A recent U.S. Geologic Survey study showed that the largest contributor to the rise of a toxic pollutant in urban lakes and reservoirs across America is a black sealant sprayed on driveways and parking lots.
The Seattle Times reports that the research was based on a sampling of sediments from the bottom of 40 lakes and reservoirs in commercial and residential areas in cities and suburbs typical of where most Americans live — not near old industrial sites.
One of the lakes in the Seattle area with high levels of the polycyclic aromatic hydrocarbons (PAH) is Mountlake Terrace’s own Lake Ballinger.
Lake Ballinger had 16.61 milligrams per kilogram total PAH, with 11.83 from sealant.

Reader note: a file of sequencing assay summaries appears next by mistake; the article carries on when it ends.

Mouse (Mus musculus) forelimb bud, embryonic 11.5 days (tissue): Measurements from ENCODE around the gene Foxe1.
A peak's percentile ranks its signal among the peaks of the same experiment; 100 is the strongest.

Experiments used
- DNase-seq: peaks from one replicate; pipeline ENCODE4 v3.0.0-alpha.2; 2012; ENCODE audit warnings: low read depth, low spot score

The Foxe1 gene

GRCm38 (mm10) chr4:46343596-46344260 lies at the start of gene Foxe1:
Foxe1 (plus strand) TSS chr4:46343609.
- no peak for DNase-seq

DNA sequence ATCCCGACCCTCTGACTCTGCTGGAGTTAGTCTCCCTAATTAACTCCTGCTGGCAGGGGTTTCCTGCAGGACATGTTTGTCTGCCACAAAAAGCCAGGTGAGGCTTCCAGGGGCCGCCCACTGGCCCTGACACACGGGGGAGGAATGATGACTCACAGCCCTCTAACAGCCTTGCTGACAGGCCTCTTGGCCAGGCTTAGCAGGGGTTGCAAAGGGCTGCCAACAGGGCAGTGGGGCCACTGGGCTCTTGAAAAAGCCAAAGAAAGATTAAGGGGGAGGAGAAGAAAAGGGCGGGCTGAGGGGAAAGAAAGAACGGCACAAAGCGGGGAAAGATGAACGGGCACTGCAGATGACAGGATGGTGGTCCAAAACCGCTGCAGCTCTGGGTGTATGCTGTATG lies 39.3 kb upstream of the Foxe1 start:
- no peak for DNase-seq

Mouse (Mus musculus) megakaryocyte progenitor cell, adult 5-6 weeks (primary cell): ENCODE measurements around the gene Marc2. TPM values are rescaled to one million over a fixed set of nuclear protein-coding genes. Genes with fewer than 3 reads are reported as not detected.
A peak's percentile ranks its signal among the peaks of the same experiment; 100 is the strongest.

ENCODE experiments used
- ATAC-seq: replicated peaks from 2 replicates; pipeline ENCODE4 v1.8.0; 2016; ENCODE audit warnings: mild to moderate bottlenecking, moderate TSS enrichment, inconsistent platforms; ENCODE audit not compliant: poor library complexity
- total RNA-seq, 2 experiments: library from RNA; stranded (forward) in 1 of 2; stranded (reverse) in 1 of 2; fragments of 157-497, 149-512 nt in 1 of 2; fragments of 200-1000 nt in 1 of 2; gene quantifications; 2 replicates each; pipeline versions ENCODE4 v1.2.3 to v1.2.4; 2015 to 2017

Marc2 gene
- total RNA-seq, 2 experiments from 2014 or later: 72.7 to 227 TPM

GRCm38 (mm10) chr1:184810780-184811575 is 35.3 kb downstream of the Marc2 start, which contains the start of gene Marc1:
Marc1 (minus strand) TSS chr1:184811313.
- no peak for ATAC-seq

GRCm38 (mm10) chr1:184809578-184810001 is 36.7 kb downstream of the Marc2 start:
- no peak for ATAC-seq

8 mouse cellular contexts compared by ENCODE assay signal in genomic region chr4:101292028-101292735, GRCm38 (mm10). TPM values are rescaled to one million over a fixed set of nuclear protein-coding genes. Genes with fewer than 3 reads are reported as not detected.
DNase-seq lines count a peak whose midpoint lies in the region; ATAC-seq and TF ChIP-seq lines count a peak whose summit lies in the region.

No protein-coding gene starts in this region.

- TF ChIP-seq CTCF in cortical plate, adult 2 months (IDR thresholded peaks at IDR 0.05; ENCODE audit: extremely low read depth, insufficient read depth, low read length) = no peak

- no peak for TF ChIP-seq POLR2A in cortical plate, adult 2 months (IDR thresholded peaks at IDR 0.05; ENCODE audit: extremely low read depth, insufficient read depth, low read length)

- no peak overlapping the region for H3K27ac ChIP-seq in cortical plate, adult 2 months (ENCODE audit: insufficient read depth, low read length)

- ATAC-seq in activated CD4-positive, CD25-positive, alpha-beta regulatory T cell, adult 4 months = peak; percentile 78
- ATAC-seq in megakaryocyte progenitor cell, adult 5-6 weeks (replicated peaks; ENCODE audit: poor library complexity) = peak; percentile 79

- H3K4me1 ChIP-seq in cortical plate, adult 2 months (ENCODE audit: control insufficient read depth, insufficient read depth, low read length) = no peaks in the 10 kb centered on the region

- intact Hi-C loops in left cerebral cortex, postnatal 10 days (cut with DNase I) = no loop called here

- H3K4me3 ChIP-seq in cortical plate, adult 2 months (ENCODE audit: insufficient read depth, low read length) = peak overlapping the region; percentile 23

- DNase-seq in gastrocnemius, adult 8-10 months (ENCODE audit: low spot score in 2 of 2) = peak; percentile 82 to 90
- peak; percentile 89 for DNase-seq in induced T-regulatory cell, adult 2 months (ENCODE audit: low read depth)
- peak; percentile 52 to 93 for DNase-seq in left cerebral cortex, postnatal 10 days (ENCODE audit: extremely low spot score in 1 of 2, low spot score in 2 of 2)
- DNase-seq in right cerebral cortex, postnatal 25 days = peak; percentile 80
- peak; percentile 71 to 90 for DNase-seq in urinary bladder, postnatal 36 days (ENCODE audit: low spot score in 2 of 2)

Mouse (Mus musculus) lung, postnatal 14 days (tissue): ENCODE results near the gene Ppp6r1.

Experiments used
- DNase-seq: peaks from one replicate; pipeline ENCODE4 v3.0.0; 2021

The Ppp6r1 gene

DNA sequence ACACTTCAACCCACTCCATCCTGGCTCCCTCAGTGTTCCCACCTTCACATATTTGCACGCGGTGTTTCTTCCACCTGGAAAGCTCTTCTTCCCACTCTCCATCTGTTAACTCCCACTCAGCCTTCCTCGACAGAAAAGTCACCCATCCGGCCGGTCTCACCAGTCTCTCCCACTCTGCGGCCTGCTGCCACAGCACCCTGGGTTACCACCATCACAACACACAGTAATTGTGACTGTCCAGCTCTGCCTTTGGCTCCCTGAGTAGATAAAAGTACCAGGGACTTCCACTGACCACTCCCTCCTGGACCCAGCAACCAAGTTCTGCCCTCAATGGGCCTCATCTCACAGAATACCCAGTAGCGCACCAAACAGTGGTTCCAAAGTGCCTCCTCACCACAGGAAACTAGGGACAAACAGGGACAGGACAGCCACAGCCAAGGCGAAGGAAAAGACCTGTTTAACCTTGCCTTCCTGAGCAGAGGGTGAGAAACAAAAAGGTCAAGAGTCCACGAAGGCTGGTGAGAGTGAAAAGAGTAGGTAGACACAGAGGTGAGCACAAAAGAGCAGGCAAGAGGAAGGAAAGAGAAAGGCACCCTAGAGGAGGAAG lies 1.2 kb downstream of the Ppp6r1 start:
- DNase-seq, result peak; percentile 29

Though this is considered high, according to the USGS, the Probable Effect Concentration, or the concentration that is expected to harm bottom-dwelling plants and animals, is 22.8 milligrams per kilogram of sediment, or parts per million.
Read more at the Seattle Times and also check out the video report from King 5 below.
P.S. Try to ignore the fact that King 5 spelled our city’s name “Mount Lake Terrace” and that the footage at the beginning of the report isn’t actually in Mountlake Terrace, but Edmonds.
HB 1721 would be the first state-level legislation to ban coal tar sealants.
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